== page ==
No cannibalism in German's Polynesia death: prosecutor
The chief prosecutor in French Polynesia has denied reports that a cannibal ate a German tourist believed to have been murdered while visiting the island chain.
Prosecutor Jose Thorel said police were hunting for Henri Arihano Haiti, a local guide who is suspected of having killed 40-year-old German Stefan Ramin, but had no evidence to suggest Ramin had been eaten.
Media reports in Germany and elsewhere have suggested that Ramin, who went missing on the island of Nuku Hiva on October 9 and whose charred remains were found last week, was killed, dismembered and eaten while he visited the island with his girlfriend on a round-the-world sailing trip.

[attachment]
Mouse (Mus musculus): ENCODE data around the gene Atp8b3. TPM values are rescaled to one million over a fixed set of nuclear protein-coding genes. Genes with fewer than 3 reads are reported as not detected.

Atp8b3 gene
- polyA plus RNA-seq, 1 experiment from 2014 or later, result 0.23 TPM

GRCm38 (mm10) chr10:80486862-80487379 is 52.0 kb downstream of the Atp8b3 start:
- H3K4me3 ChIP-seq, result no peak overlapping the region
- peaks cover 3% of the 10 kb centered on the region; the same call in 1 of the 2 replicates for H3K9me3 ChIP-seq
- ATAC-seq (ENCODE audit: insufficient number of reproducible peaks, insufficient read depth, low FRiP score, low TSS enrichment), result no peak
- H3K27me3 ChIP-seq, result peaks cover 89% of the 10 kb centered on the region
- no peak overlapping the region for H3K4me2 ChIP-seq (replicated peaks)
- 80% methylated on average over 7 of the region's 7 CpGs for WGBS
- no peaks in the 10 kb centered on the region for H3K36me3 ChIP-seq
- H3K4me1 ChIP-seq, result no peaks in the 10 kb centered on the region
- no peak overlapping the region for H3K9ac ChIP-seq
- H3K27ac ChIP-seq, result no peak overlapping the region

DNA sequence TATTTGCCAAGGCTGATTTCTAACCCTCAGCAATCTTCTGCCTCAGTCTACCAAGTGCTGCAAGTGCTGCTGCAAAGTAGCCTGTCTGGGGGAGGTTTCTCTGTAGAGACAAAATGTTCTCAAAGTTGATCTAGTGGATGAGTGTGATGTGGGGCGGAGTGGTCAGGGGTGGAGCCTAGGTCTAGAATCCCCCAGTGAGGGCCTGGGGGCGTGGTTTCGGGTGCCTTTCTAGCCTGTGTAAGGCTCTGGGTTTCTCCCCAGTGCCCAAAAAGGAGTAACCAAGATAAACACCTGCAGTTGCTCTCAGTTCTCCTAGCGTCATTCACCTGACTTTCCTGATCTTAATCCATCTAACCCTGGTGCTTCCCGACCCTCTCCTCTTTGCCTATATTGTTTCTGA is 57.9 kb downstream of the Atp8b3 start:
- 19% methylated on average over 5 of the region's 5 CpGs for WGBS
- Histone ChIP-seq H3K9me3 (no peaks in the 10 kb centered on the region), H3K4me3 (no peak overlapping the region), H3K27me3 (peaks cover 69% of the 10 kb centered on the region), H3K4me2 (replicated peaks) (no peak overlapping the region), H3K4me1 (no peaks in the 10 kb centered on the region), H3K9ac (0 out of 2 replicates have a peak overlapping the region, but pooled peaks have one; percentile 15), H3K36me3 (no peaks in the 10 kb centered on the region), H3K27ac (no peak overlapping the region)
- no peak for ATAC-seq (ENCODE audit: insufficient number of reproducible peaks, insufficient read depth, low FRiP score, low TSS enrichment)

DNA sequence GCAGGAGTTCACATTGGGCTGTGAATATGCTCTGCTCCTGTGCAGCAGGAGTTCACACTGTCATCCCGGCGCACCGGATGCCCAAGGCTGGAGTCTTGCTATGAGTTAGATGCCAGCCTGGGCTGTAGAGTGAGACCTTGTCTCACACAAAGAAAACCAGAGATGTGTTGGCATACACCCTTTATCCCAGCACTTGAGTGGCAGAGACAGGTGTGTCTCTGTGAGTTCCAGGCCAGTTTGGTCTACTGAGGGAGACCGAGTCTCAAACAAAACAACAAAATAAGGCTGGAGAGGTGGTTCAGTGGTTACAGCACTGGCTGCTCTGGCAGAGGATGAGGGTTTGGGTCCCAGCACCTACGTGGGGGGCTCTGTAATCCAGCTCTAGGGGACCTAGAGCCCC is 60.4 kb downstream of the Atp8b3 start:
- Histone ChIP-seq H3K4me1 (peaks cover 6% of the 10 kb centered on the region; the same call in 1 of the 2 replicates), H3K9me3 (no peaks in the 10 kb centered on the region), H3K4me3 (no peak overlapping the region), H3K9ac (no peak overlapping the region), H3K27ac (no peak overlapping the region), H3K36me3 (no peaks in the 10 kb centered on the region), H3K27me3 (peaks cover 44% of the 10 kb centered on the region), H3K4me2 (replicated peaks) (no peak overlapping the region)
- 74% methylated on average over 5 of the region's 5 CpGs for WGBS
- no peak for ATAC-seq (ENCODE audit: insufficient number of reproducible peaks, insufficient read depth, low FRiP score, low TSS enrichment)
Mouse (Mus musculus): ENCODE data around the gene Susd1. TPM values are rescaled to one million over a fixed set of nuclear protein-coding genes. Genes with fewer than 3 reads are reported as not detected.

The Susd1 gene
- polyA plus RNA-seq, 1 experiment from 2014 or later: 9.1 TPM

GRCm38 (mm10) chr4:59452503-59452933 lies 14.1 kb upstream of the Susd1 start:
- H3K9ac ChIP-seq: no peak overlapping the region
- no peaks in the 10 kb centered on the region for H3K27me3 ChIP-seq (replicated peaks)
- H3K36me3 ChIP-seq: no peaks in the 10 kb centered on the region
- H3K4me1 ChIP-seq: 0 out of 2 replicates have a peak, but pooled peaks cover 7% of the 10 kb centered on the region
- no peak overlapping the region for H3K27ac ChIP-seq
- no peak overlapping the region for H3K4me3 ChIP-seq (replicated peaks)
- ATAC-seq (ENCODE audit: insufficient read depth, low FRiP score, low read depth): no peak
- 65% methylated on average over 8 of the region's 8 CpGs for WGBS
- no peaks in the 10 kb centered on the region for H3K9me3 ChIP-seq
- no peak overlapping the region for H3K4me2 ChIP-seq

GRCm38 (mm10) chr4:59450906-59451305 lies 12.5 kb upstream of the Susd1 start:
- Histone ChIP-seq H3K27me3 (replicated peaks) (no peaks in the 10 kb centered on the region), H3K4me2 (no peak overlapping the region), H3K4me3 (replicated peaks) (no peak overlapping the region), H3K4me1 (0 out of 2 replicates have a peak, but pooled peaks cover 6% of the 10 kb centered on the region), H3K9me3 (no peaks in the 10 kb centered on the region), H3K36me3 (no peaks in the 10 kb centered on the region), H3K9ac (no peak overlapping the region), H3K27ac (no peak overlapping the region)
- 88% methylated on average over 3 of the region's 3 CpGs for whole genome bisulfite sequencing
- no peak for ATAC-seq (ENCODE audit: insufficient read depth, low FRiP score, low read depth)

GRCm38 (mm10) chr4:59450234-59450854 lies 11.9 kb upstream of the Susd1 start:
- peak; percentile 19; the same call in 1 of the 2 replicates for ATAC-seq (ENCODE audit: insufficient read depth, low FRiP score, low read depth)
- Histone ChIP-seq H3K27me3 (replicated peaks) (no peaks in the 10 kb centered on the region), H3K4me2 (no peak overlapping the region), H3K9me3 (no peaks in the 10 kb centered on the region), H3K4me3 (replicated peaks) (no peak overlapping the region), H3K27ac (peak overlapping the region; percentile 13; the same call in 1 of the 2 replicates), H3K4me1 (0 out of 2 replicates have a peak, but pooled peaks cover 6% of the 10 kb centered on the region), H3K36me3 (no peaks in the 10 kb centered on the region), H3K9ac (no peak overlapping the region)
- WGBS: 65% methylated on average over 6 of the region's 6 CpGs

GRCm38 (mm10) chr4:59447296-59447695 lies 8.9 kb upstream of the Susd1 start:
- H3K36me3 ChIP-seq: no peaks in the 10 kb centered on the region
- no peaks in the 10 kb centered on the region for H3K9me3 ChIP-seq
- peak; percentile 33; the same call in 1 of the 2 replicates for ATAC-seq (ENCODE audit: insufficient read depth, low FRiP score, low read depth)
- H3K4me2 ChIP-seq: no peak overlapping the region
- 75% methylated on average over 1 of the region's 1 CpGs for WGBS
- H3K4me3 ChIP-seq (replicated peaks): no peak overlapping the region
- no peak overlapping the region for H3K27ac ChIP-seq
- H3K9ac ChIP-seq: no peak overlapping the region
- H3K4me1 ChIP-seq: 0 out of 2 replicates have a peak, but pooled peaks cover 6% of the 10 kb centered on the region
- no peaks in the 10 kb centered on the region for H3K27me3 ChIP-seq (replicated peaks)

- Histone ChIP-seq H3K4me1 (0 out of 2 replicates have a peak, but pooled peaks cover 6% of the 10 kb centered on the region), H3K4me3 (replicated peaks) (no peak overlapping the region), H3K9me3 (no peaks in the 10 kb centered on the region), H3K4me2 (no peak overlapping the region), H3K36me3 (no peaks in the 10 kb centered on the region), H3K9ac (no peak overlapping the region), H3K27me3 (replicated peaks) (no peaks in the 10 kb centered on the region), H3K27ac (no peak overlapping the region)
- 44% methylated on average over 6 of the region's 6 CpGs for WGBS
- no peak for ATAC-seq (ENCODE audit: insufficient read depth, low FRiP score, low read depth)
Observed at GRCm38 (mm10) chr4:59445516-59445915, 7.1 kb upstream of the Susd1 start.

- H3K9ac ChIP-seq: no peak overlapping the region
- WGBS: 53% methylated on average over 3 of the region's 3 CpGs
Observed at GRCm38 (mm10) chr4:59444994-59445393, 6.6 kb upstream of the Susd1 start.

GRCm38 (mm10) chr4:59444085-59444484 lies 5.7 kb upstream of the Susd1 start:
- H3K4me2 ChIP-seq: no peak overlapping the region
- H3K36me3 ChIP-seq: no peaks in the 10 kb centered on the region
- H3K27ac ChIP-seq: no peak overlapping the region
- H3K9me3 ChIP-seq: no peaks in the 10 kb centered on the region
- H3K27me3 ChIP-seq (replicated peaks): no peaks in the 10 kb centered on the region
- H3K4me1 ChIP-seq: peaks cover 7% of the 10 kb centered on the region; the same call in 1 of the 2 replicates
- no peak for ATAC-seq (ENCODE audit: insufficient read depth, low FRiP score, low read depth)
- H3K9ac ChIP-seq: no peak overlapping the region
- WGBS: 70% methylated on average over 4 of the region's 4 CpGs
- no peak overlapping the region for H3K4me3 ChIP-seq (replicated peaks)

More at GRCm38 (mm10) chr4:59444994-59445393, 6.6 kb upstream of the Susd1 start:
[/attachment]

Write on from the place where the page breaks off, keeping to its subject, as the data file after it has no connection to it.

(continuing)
"The theory of cannibalism is in no way a part of our investigation," Thorel told AFP.
Ramin reportedly went missing after anchoring his catamaran near the island and heading to the interior with Haiti, a 31-year-old local guide, leaving behind his girlfriend Heike Dorsch, 37.
Haiti reportedly returned to the boat claiming Ramin had been injured and needed assistance. When Dorsch left the boat he allegedly attempted to sexually assault her and tied her to a tree.
Human remains were found in a charred pit on the island last Wednesday and Thorel said teeth found at the scene matched Ramin's dental records. DNA tests were being conducted to confirm the find, he said.
Thorel said police were carrying out a massive manhunt for Haiti, who had previously served six months in prison on a 2005 burglary conviction.
Reports of cannibalism in Polynesia captured the European imagination when the region was first explored by Westerners, but experts say the practice has not been in use for more than a hundred years.
© 2011 AFP